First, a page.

HR must understand the happiness of its employees if they are going to perform effectively through COVID-19.
Data from the The Happiness Index shows employees are less happy than usual since lockdown began.
Matt Phelan, co-founder at The Happiness Index, said: “The more data we look at the more we see that happiness drives performance and not the other way round.
“Your employees may say they are okay at the moment but that’s not backed up by the anonymous data that has seen a huge drop since the lockdown in employee feeling from 7.6 to 5.8 on a scale of 1-10.”
The company’s Employee Voice 24/7 service, which has been free for the last month, asks employees to anonymously rate how they are feeling today on a scale from one (terrible) to 10 (terrific).
The average score has dropped has been on a downward trend since 23 March when the lockdown began.
Only around four in 10 (40.4%) of employees gave a favourable score of seven or above, while 59.6% scored between 1 and 6.
Yet Phelan said the lockdown was making employees communicate more. “We have also seen the amount of feedback trebling. Remember that communications is a two-way street and you need to be communicating more, not less.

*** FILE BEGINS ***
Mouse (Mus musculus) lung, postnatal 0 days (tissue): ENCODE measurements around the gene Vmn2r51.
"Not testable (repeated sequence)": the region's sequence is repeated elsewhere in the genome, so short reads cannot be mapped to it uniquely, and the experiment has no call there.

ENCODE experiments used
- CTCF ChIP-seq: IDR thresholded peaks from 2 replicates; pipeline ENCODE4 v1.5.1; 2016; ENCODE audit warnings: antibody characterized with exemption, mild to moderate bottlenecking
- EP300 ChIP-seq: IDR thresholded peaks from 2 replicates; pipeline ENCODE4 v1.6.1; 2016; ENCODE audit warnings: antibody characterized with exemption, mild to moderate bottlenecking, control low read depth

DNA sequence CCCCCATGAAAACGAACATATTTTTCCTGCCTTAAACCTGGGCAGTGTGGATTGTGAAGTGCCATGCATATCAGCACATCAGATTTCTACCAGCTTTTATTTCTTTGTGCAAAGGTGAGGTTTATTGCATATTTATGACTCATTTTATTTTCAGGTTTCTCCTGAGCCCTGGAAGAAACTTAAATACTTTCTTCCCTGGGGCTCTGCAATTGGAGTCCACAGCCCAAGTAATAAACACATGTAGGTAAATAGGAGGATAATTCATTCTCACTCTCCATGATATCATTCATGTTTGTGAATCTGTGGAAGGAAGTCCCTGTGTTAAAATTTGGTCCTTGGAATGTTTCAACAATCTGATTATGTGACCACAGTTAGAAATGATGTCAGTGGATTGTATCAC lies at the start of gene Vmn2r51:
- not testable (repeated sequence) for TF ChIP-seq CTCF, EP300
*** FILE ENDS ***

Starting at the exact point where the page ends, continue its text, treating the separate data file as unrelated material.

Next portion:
“Our continued advice is for senior leadership and HR professionals to not pull up the drawbridge.”
Despite employees being less happy than usual, their comments contained mostly positive (43.2%) or neutral (40.1%) sentiment, rather than negative (16.7%), Employee Voice 24/7 reported.
According to the data, work is the dominant positive in people’s lives at the moment, with many feeling grateful for remaining employed, for being supported by their employers, and for being able to contribute towards their organisation’s future.
Some respondents also saw lockdown as contributing towards a better work-life balance as it means they get to spend more time with their family and less time commuting, and can pursue personal interests and exercise more.
There was also evidence of employees struggling to adapt to being on furlough or remote working.
Respondents noted missing their colleagues and the work environment, and key workers commented on the challenges of going into work during the lockdown.
Numerous comments mentioned anxiety, stress, and uncertainty.
The difficulties of home-schooling and caring responsibilities while working also emerged as a theme, and respondents also commented on missing their families and worrying for the health of their families.
So far more than 100 companies have signed up to Employee Voice 24/7, giving more than a million employees a voice and providing leadership teams with real-time data.
Original article ‘Happiness key to performance of employees during lockdown’ Written by Maddie Ballard and Published by HR Magazine
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